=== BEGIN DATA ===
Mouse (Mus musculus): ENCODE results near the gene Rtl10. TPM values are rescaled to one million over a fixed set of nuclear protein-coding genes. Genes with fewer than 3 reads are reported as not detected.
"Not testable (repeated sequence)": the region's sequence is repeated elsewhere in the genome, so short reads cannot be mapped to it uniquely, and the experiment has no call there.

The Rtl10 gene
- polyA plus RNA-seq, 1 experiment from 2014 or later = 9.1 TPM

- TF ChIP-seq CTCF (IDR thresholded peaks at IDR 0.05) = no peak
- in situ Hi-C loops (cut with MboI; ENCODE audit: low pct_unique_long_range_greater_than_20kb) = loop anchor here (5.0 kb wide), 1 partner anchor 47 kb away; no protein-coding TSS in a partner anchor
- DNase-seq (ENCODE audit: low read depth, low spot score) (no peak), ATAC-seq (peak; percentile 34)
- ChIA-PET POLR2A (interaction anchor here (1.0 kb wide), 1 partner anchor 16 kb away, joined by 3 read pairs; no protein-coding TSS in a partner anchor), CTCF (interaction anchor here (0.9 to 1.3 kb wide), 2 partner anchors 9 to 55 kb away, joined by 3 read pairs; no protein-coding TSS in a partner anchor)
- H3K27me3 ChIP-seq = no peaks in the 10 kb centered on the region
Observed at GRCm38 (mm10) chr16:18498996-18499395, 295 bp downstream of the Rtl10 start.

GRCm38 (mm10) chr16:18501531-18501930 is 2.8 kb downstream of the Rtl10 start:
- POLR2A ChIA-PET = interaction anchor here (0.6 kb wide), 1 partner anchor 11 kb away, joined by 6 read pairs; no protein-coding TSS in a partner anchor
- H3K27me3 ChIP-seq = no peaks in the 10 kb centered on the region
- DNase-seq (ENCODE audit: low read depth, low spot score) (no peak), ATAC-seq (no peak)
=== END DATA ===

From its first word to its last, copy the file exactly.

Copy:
Mouse (Mus musculus): ENCODE results near the gene Rtl10. TPM values are rescaled to one million over a fixed set of nuclear protein-coding genes. Genes with fewer than 3 reads are reported as not detected.
"Not testable (repeated sequence)": the region's sequence is repeated elsewhere in the genome, so short reads cannot be mapped to it uniquely, and the experiment has no call there.

The Rtl10 gene
- polyA plus RNA-seq, 1 experiment from 2014 or later = 9.1 TPM

- TF ChIP-seq CTCF (IDR thresholded peaks at IDR 0.05) = no peak
- in situ Hi-C loops (cut with MboI; ENCODE audit: low pct_unique_long_range_greater_than_20kb) = loop anchor here (5.0 kb wide), 1 partner anchor 47 kb away; no protein-coding TSS in a partner anchor
- DNase-seq (ENCODE audit: low read depth, low spot score) (no peak), ATAC-seq (peak; percentile 34)
- ChIA-PET POLR2A (interaction anchor here (1.0 kb wide), 1 partner anchor 16 kb away, joined by 3 read pairs; no protein-coding TSS in a partner anchor), CTCF (interaction anchor here (0.9 to 1.3 kb wide), 2 partner anchors 9 to 55 kb away, joined by 3 read pairs; no protein-coding TSS in a partner anchor)
- H3K27me3 ChIP-seq = no peaks in the 10 kb centered on the region
Observed at GRCm38 (mm10) chr16:18498996-18499395, 295 bp downstream of the Rtl10 start.

GRCm38 (mm10) chr16:18501531-18501930 is 2.8 kb downstream of the Rtl10 start:
- POLR2A ChIA-PET = interaction anchor here (0.6 kb wide), 1 partner anchor 11 kb away, joined by 6 read pairs; no protein-coding TSS in a partner anchor
- H3K27me3 ChIP-seq = no peaks in the 10 kb centered on the region
- DNase-seq (ENCODE audit: low read depth, low spot score) (no peak), ATAC-seq (no peak)